“Fair is foul, and foul is fair / Hover through the fog and filthy air.”
If you look hard at last week’s golf clips on youtube, you’ll see the Weird Sisters in the trees behind the gallery at Firestone, cackling as Tiger Woods self-destructed in Shakespearean fashion. Fairway shots flew foul; fate found the golfer whose every foul deed once landed fair – and there was Tiger, swinging in a fog, cursing the very air around him.
But what of it? Who can be as surprised as the talking heads on sports networks pretend to be as they foam about how maybe it’s better if Tiger takes the rest of the season off to “regroup” and “work on his head.” Which of us doesn’t in some way get what’s going on – especially if we’ve spent any time on the course ourselves, or the racquets court, or the slopes, the field, the rink, etc and so forth.
What’s going on is pressure: social pressure, moral pressure, mental pressure. The pressure to perform – and for Tiger, the pressure to act out the role of the penitent, doing his best to reform, taking the sex-addiction rehab classes, saying (some of) the right things. Who knows what he’s thinking or feeling – if he really feels sorry about anything other than the fact that the witches caught up with him and there he is hacking his way out of bunkers and ponds, winding up 18 over par. Who really knows?
So – the pressure. Even weekend warriors know that all it takes is a little this way, a little that way, to turn an average day into one of your classic games for the ages, or into a debacle that can’t end soon enough. If you’re out just five per cent – if your timing or your concentration or god help you, your fitness – if any of these things is out just a tad, you’re going to fail. If you’re playing a team sport like soccer, hockey, or rugby, you can work a little harder to counter your hands of stone, feet of clay, your propensity to mess up whenever skill is required. A little more effort goes some way toward mitigating this kind of misery. But if you’re a golfer, well then – you might as well head for the clubhouse, yes? No amount of exertion can save the day for you.
Duffers of the world, try this: Imagine yourself in the middle of one of those crap rounds where every 3-wood off the tee ends up in the rough, every 5-iron overshoots the green and draws angry stares from the group ahead at the next tee, where every putt becomes two and your smug brother-in-law says yet again, “so – another 7?” Take that day and put it onstage in front of the world. Give it TV cameras from every network on the planet, commentary courtesy of everyone from Jack Nicklaus to Mary Hart, and more column inches than…well, let’s leave measuring inches out of it for now. You get the picture. You were once the Best Player in the World. Maybe you still are. But not now, not today – because today, it seems more important for you to be the Best Actor in the World. If in fact you’re acting. And if you’re not – well then, the problem may be more serious…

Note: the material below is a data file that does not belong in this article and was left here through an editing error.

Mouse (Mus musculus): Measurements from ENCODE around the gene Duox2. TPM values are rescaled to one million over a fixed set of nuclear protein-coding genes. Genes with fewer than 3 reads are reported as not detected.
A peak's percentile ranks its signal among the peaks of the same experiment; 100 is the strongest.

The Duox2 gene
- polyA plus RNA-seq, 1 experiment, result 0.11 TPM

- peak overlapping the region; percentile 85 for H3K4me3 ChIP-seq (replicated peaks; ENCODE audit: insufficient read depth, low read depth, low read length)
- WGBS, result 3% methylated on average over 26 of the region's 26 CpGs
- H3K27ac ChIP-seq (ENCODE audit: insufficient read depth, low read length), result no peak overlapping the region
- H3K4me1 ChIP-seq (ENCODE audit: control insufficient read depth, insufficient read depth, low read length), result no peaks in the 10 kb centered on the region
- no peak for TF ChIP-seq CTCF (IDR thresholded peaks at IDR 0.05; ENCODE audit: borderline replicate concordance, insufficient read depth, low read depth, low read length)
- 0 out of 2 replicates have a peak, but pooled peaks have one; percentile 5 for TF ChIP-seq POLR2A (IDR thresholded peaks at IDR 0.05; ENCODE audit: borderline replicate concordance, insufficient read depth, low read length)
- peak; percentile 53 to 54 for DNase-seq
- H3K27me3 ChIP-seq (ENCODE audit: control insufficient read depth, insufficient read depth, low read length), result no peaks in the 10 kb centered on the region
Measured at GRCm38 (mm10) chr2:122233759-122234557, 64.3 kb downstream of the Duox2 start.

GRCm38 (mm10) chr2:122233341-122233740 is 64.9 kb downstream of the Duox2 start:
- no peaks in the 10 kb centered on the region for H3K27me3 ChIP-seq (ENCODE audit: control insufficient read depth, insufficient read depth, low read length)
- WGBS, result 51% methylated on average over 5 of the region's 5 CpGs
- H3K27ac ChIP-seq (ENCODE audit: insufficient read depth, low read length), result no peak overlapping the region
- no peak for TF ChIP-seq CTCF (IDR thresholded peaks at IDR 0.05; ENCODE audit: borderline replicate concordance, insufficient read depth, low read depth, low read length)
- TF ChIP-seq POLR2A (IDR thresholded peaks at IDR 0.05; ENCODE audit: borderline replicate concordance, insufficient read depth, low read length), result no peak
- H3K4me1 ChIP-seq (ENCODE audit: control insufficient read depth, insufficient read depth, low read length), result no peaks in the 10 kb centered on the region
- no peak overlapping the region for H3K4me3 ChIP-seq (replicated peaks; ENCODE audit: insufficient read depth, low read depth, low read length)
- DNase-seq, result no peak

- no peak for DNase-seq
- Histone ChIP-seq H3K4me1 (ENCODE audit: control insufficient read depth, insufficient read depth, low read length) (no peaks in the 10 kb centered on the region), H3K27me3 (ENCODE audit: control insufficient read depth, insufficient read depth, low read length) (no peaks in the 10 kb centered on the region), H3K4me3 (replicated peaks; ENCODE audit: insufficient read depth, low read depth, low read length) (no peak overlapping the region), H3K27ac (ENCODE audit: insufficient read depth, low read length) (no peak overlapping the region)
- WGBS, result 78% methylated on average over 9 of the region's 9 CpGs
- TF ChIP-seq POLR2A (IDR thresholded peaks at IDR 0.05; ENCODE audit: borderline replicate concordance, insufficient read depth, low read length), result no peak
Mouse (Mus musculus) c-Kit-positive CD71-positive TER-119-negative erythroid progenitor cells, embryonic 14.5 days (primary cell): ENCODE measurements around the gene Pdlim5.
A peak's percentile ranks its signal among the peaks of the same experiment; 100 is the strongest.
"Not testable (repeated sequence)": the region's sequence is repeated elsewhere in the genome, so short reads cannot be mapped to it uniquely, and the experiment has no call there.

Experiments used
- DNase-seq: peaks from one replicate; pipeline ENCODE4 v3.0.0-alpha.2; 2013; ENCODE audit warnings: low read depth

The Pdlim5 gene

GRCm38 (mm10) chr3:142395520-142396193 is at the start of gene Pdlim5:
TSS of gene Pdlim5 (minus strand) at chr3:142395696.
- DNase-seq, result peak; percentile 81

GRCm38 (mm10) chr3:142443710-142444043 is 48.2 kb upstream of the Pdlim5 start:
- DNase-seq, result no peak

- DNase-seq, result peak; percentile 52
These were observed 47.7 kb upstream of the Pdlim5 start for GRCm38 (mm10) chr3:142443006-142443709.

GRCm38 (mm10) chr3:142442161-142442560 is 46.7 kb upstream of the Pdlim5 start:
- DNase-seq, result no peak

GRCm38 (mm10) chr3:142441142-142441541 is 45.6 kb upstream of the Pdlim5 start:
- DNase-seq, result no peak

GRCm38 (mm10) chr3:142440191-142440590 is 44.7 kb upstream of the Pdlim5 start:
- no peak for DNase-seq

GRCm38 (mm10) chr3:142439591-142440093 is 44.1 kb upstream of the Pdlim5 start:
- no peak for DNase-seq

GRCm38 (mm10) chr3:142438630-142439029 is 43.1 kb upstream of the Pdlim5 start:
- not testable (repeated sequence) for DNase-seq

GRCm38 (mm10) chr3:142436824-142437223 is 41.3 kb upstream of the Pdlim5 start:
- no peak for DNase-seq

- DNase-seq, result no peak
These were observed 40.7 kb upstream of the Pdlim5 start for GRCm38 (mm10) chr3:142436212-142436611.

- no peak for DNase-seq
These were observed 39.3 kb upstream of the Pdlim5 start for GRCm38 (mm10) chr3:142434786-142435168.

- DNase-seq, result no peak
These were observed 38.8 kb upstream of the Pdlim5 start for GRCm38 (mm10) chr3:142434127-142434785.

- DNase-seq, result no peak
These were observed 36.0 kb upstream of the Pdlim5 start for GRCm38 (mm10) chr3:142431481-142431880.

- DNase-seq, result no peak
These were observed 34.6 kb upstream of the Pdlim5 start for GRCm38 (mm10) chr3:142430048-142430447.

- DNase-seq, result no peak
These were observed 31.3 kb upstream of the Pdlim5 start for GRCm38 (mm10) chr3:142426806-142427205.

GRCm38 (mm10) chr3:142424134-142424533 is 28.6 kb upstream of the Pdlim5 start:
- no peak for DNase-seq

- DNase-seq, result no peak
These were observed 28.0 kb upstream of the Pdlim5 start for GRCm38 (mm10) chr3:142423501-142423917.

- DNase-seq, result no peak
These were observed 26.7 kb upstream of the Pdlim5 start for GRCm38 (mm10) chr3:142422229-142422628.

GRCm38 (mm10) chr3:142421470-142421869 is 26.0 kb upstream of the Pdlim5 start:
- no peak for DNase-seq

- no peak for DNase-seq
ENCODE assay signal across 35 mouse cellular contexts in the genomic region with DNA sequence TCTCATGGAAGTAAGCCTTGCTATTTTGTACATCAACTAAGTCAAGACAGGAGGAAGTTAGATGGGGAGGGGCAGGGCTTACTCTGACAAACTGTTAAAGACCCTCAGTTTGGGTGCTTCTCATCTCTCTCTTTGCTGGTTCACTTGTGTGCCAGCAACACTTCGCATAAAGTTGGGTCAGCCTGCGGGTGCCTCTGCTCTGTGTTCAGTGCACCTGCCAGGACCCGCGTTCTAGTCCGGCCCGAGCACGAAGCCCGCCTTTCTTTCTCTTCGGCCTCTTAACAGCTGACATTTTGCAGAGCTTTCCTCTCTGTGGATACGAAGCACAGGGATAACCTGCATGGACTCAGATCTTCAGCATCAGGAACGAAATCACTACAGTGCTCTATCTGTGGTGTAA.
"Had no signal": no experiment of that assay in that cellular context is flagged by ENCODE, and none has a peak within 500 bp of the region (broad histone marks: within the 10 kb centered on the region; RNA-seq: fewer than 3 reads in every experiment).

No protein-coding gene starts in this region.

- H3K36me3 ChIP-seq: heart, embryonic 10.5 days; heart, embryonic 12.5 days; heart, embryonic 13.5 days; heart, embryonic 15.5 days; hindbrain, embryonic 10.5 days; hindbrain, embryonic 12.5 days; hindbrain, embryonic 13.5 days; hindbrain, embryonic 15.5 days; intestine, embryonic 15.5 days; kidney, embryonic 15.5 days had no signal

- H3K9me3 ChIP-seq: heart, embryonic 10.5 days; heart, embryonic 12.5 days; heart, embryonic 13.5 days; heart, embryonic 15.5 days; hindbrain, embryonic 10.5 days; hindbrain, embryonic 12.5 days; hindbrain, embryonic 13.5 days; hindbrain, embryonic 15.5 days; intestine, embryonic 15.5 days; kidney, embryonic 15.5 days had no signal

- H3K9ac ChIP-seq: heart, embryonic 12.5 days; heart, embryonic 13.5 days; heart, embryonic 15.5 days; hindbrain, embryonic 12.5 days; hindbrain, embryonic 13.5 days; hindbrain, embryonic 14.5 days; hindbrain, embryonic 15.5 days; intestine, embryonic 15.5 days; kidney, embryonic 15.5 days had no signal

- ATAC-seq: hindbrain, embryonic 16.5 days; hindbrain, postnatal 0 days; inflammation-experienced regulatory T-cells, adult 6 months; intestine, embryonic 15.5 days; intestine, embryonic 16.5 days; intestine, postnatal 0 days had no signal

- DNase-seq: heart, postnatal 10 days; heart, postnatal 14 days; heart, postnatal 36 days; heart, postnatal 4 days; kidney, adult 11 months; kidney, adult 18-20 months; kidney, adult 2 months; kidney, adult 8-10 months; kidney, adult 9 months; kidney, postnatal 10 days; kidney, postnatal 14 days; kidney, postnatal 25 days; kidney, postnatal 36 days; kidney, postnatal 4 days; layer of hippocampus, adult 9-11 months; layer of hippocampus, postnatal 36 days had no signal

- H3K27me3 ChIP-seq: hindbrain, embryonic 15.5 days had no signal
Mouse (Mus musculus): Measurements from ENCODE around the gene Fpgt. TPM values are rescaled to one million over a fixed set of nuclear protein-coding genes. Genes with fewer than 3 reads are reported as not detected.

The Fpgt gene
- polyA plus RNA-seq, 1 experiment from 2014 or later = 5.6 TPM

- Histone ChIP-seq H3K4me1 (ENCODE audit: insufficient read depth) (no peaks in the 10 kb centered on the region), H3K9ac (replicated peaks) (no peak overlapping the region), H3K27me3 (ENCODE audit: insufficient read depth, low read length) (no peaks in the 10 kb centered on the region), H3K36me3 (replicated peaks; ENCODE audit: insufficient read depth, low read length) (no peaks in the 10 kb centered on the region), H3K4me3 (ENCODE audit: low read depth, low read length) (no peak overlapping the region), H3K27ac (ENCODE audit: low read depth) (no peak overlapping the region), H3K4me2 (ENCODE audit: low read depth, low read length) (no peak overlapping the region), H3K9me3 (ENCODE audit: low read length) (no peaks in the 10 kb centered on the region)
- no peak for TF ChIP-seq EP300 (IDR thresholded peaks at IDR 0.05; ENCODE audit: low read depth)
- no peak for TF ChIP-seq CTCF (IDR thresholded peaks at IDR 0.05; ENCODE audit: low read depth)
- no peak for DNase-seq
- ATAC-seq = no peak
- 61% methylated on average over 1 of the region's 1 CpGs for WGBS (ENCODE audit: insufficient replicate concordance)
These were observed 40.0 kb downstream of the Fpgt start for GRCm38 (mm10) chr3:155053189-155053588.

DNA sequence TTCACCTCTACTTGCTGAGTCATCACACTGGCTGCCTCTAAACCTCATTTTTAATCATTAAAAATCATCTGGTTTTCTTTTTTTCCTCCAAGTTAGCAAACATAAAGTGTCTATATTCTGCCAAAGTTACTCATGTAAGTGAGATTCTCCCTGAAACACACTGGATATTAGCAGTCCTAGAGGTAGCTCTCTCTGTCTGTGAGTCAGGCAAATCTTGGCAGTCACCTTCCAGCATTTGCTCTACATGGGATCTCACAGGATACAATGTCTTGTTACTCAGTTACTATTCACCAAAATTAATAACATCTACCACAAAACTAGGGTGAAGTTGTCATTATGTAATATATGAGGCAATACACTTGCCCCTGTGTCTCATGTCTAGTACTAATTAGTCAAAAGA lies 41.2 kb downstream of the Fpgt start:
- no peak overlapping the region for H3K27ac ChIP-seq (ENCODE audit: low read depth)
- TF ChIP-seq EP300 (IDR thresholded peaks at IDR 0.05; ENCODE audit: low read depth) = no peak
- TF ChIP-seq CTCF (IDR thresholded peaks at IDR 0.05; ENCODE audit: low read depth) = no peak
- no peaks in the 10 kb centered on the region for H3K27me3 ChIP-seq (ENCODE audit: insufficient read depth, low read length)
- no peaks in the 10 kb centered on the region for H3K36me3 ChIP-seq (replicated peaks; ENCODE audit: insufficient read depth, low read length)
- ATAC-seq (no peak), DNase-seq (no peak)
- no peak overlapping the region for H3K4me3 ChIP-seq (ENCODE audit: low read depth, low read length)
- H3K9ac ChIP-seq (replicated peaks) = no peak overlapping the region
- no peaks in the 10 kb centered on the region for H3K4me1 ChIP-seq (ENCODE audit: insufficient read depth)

So what should Tiger do? Elsewhere on this blog, it’s suggested that he should return to his profligate ways – that to regain his swagger & skill on the course, he’s got to strut off the course as well, go back to being invincible, unrepentant Tiger. Could be. All we can say is that whatever he’s doing now isn’t working.
Me? I feel for the guy, as an athlete, at least. I don’t like the prurient interest the world took in his sexploits, and is now taking in his travails on the course. I hope he gets his game back (though I suspect he won’t, not in any consistent way). And I hope that the next Best Player in the World (Mickelson, Stricker, or whoever else) gets the credit he deserves, and doesn’t have the shadow of the emasculated Tiger forever hanging over his reign.